An explosion that police said was caused by a bomb blew out a front window late last night at the downtown Washington offices of Aeroflot, the Soviet airline.
The blast, heard for blocks around, came about 11:15 p.m. at the entrance to the offices at 16th and L Streets NW. It was at least the fourth explosion at the building in the last six years. The most recent came last Feb. 19, almost exactly a year ago.
No injuries were reported in last night's blast, which blew out a narrow five- or six-foot-high window adjacent to the front doors. The doors apparently were scratched or pitted by the explosion. The second letter "O" in the Cyrillic alphabet spelling of Aeroflot was dislodged from a sign on the facade of the building and fell to the sidewalk.
Police said last night they had no suspects and knew of no attempt to claim responsibility. Investigators working under floodlights were gathering evidence at the cordoned-off scene early today.
No arrests have been made in the previous incidents. The blast causing the heaviest damage occurred Sept. 7, 1977, and blew out windows in nearby buildings. A telephone call to a wire service office said that bomb was in protest of Soviet support of Cuba.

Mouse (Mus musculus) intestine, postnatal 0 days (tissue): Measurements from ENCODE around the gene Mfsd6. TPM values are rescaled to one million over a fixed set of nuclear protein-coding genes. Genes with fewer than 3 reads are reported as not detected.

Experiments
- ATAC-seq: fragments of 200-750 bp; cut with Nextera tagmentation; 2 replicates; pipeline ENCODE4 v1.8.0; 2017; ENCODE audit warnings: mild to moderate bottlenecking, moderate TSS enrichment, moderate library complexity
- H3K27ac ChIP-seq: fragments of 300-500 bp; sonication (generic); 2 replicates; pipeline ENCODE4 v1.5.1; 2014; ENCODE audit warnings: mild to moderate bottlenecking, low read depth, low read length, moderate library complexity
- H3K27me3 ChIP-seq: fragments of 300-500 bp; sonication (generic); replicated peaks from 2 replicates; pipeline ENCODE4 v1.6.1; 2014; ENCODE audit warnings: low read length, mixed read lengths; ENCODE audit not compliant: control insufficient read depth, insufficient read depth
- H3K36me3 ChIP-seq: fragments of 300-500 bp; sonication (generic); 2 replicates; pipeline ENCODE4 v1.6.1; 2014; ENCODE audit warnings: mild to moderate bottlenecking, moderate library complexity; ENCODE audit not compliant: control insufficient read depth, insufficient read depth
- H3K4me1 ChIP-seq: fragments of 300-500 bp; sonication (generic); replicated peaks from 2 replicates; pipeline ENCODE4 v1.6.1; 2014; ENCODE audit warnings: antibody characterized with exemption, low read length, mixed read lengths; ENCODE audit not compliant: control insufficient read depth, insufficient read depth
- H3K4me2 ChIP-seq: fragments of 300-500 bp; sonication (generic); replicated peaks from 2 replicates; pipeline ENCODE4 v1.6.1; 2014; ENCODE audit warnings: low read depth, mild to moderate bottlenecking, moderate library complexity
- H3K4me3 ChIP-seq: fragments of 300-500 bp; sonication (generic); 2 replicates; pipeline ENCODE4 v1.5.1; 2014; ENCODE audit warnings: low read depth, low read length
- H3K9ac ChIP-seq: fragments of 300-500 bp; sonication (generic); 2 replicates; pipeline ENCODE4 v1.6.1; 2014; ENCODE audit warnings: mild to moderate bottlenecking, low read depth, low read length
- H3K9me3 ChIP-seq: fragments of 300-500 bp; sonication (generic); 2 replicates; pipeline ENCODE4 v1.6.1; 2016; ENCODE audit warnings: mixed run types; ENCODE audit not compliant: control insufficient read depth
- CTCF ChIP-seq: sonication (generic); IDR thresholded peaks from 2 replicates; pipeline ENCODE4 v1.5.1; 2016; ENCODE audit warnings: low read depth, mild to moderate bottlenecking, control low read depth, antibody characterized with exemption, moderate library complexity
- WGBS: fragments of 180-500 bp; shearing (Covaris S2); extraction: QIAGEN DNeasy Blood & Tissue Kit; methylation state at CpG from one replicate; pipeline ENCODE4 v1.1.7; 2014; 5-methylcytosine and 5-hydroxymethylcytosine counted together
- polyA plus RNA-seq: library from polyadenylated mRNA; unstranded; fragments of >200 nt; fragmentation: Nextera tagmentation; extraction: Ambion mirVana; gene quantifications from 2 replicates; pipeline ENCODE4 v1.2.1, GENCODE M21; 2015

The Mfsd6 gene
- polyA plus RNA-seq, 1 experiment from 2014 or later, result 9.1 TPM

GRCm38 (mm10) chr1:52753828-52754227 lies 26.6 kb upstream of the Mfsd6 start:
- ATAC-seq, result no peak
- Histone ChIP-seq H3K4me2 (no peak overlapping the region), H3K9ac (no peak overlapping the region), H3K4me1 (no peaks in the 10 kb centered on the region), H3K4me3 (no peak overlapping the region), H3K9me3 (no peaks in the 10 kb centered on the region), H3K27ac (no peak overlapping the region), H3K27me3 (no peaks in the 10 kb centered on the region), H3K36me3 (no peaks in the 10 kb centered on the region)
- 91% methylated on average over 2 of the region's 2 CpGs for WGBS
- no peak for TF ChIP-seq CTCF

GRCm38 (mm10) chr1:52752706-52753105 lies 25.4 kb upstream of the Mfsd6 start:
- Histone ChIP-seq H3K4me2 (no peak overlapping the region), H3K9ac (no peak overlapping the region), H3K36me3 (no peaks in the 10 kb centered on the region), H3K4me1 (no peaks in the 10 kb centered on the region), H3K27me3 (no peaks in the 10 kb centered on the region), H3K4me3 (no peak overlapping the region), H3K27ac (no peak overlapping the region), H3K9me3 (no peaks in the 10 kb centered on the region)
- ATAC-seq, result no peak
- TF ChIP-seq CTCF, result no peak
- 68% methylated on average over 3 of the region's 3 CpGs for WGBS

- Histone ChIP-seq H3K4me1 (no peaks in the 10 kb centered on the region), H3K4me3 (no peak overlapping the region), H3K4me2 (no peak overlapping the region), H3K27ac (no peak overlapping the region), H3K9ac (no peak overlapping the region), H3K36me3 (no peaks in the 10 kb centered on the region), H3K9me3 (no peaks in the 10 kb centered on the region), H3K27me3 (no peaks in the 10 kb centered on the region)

Last year's explosion, believed caused by a pipe bomb, came minutes before The Washington Post received a call from a person who said: "This is the Jewish Defense League." The caller, only partly audible, claimed the explosion was in memory of an anniversary connected with a Soviet woman being punished because she wanted to go to Israel.
Within a few minutes after last night's blast, police halted traffic nearby, fire trucks laid hose in the street, an ambulance pulled up and investigators from several agencies arrived. Onlookers also assembled. Some said they had heard the blast blocks away.
The offices are about 150 feet south of the Soviet Embassy on 16th Street. Aeroflot service here was suspended early last year by the president in retaliation for alleged Soviet involvement in the crackdown in Poland.